I don’t think that Peter Higgs has a fan club – yet. An interview with him in New Scientist this week reveals why he should have one. He is the theoretical physicist who has predicted the existence of a particle now known as the ‘Higgs boson’ which explains the origin of mass and which the CERN project in Switzerland, turned on this week, is going to investigate.
I very much like Professor Higgs for these reasons. 1) He is modest. He heard from a colleague that the name ‘Higgs’ had been attached to almost everything to do with the theories of mass generation (“I think I was first to draw attention to the particle associated with it…..I go around pointing out that nothing else in this kind of theory was mine or mine alone”). 2) He considers other people: he was concerned about the vogue for calling the Higgs particle the ‘God particle’ (“it might offend people who are religious”). But most importantly (3) he is very wary of the overselling of theories when they are still at the experimental stage and that overenthusisatic researchers can do real damage to the public at large (“He urges scientists not to repeat the mistakes of the past by overselling [the CERN experiments] as a machine destined to find the definite answers to the remaining mysteries of the universe.”)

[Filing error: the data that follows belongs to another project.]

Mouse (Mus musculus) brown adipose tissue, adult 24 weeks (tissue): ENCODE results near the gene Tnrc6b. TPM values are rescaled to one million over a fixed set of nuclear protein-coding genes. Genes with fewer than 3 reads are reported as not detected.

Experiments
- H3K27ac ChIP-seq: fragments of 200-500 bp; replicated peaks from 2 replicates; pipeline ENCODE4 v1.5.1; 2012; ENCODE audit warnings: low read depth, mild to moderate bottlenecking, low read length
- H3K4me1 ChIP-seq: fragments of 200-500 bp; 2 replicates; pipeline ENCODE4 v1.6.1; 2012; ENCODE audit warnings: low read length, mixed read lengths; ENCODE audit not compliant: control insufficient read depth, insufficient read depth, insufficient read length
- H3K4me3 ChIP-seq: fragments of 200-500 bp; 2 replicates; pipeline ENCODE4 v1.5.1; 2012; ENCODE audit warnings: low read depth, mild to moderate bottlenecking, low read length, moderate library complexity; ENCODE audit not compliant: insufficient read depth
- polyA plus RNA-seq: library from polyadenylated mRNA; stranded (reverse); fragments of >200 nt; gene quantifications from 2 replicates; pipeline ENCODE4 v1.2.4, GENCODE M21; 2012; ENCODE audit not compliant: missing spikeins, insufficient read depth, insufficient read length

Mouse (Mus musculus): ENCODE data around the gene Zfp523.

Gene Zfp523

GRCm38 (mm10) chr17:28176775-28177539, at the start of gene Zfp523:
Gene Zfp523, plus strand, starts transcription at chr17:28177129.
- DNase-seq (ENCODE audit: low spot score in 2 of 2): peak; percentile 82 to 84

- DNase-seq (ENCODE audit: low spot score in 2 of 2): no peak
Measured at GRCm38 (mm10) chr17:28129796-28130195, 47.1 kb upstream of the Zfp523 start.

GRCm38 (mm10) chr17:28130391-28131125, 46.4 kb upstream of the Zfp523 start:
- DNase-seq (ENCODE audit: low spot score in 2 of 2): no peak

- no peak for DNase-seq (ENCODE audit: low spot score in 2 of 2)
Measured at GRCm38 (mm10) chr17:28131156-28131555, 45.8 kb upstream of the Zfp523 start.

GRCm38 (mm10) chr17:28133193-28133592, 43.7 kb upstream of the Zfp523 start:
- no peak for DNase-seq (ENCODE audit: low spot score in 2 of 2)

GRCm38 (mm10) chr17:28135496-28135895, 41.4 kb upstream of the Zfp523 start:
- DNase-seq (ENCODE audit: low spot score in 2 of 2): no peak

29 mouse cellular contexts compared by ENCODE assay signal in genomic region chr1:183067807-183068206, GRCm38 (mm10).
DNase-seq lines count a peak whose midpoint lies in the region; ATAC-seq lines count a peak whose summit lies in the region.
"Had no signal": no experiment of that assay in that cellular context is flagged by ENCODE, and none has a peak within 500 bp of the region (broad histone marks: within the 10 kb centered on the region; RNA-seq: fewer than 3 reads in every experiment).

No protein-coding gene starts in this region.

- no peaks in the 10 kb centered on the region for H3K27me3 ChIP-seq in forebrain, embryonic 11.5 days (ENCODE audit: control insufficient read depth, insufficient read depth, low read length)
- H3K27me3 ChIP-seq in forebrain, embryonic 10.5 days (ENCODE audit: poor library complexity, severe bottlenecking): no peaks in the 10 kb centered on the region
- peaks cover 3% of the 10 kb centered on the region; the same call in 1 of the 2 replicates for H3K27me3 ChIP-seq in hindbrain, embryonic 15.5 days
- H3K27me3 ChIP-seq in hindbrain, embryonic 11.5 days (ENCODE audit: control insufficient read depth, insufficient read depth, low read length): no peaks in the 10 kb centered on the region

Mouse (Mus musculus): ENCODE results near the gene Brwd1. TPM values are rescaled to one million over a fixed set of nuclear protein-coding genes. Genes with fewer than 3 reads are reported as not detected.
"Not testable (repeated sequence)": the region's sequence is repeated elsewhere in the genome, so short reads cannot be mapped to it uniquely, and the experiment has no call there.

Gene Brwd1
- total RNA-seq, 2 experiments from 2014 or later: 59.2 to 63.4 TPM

On number 3, I suspect that there are medical researchers and press officers who could learn rather a lot.